Hair Cortisol (PCS3, subsample)
Collection of hair samples for the measurement of cortisol began at the start of Trial 8 and continued through the end of the study (Trial 13). Because providing hair samples was not a required component of the overall study protocol, participants were given the option of volunteering (or not) for this specific study activity. Volunteers completed a separate consent document pertaining specifically to the provision of hair samples for cortisol measurement, and received compensation commensurate with the number of samples they provided (1 or 2). A total of 36 participants volunteered for this component of the study.
Hair samples for measurement of cortisol were obtained on two occasions: during the physical exam; and on the first day in the hotel, prior to viral challenge. Hair strands were collected from the back of the participant’s head, approximately level with the tops of the ears. If a participant lacked hair at this location, hair was collected from an adjoining area, with the actual location of sample collection being recorded. Strands were measured to ensure a sample length of at least 3 cm (1.2 in), and then cut with fine scissors as close to the scalp as possible. To avoid leaving a bald patch, several separate strands were obtained from an area of scalp no wider than 6 cm (2.4 in) in diameter. Individual strands were bundled immediately to avoid confusion regarding which end of the strands originated closest to the scalp. The final bundle was approximately the thickness of a standard pencil. Bundled hair strands were wrapped in tissue paper that had not been treated with any chemicals or dyes, secured with wire, labeled with an X at the scalp end, and then placed in a sealed plastic bag.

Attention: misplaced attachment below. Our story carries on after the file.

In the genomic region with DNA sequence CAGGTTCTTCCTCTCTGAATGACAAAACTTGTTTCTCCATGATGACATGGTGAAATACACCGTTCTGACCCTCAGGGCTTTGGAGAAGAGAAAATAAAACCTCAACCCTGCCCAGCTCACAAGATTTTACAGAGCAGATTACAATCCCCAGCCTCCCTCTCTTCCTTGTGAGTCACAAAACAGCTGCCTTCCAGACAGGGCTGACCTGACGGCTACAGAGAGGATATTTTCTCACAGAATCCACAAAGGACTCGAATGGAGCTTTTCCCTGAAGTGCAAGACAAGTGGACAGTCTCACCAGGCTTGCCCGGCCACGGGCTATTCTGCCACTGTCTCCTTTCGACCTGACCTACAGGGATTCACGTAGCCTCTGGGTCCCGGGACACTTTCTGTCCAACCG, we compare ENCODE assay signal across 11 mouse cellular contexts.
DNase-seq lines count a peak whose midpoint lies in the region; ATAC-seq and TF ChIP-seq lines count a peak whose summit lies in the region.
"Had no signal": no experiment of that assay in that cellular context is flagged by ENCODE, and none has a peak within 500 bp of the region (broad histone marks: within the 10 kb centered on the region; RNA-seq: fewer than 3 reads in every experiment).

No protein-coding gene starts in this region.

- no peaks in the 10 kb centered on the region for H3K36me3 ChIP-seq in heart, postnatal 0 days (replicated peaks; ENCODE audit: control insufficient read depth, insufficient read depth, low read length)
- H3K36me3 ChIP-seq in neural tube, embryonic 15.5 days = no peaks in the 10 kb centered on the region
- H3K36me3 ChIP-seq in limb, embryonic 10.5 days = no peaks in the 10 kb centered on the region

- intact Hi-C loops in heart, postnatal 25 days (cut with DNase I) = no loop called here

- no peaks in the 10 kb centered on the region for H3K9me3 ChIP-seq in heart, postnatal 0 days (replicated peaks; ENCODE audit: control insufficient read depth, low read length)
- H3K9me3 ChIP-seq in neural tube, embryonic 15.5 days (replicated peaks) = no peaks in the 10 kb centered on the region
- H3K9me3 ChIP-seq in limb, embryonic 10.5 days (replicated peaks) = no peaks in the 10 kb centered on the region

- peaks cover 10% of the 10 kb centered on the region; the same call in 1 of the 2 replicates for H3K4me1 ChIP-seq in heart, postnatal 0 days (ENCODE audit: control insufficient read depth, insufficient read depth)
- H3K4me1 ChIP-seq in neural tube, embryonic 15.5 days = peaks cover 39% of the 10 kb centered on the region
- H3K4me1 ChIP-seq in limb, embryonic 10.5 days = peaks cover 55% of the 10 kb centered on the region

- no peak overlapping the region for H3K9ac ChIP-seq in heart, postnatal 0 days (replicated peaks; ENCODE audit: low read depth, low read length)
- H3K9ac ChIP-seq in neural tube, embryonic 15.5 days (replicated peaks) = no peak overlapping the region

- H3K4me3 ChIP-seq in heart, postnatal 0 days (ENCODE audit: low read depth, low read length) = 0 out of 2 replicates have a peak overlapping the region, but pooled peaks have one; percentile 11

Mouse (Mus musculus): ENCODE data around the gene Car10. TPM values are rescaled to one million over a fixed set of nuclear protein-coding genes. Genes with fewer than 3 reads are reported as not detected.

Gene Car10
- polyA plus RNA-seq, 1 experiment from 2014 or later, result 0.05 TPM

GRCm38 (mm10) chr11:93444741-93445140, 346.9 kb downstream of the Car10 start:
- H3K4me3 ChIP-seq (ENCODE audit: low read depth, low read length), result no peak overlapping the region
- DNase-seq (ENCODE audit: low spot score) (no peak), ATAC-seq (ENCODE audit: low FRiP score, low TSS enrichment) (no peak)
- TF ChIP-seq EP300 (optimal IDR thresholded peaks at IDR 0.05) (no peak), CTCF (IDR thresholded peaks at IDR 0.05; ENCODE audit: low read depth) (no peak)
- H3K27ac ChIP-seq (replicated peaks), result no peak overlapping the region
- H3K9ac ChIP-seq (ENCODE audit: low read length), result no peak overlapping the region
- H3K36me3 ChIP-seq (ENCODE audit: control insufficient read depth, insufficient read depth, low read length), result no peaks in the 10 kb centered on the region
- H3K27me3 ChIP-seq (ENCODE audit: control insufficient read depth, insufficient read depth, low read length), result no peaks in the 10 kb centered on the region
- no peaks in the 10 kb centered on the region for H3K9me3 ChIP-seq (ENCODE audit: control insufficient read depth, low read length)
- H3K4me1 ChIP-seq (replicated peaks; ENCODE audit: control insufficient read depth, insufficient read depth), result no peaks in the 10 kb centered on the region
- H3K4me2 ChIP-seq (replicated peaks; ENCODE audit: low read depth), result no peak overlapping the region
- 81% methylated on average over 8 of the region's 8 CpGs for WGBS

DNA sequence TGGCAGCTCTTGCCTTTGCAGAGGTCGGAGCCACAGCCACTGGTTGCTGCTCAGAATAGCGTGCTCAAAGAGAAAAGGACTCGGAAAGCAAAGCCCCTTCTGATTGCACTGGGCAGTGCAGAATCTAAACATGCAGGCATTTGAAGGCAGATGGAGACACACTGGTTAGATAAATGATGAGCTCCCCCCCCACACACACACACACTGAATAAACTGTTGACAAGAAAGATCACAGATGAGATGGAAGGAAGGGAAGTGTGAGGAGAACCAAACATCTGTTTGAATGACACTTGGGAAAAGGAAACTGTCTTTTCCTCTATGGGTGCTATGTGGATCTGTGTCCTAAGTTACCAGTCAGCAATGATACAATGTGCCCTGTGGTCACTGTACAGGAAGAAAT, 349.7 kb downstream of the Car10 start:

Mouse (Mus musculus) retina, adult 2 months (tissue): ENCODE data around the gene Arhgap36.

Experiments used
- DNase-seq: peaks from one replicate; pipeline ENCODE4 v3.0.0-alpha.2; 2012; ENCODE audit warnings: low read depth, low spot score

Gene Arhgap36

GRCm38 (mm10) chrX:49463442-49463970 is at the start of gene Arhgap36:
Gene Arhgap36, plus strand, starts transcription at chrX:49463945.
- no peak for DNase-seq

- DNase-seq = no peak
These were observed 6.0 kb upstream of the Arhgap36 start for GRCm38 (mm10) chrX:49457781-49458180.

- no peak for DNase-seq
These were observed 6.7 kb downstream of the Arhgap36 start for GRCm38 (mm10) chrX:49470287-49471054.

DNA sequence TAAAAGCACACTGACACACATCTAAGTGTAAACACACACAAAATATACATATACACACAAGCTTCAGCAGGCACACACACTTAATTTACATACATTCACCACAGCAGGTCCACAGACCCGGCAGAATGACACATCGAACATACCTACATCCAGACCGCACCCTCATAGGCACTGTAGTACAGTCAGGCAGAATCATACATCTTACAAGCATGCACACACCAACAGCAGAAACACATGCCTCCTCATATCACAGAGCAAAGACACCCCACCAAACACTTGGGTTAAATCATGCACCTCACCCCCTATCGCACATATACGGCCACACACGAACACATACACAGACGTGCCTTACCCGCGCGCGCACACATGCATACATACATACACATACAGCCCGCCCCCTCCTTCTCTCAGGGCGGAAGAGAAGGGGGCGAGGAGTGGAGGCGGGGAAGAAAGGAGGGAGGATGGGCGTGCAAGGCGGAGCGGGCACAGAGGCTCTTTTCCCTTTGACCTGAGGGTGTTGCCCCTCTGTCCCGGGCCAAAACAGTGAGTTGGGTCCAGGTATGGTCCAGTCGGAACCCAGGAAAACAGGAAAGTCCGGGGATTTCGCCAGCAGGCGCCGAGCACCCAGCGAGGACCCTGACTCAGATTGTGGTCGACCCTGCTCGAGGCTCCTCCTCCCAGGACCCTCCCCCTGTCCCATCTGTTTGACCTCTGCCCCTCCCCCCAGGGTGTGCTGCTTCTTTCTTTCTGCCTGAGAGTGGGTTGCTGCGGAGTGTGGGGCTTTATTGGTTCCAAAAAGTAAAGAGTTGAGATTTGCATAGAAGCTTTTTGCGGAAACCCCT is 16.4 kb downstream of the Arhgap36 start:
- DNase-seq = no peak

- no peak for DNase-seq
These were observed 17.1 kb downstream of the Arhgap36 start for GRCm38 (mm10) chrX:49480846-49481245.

Hair cortisol extraction and measurement procedures were performed in the laboratory of Clemens Kirschbaum, PhD, Technical University of Dresden, Dresden, Germany.
The protocol of Davenport et al.1 was employed for washing of hair samples and extraction of cortisol. Briefly, each hair segment was placed in a 15 ml Falcon tube, 2.5 ml isopropanol was added, and then the tube was gently mixed on an overhead rotator for 3 minutes.
After having been allowed to dry for at least 12 hours, hair samples were powdered using a Retsch ball mill (5 minutes at 30 Hz). Fifty milligrams of powered hair was carefully weighed out and transferred into a 2 ml cryovial (Eppendorf, Hamburg, Germany), and 1.5 ml of pure methanol was added. Vials were then slowly rotated for 24 hours for cortisol extraction. After 24 hours, samples were spun in a microcentrifuge at 10.00 rpm for 2 minutes, and 1 ml of the clear supernatant was transferred into a new 2 ml cryovial. The alcohol was evaporated at 60°C under a constant stream of nitrogen for approximately 20 minutes. When the samples were completely dry, 0.4 ml of phosphate buffer was added and the tube vortexed for 15 seconds.
Cortisol concentrations were determined using a commercially available immunoassay with chemiluminescence detection (CLIA, IBL-Hamburg, Germany). The intra- and interassay coefficients of variation for this assay are < 8%.
1 Davenport, M. D., Tiefenbacher, S., Lutz, C. K., Novak, M. A., & Meyer, J.S. (2006). Analysis of endogenous cortisol concentrations in the hair of rhesus macaques. General and Comparative Endocrinology, 147, 255-261.
2 Kirschbaum, C., Tietze, A., Skoluda, N., & Dettenborn, L. (2009). Hair as a retrospective calendar of cortisol production-increased cortisol incorporation into hair in the third trimester of pregnancy. Psychoneuroendocrinology, 34, 32-37.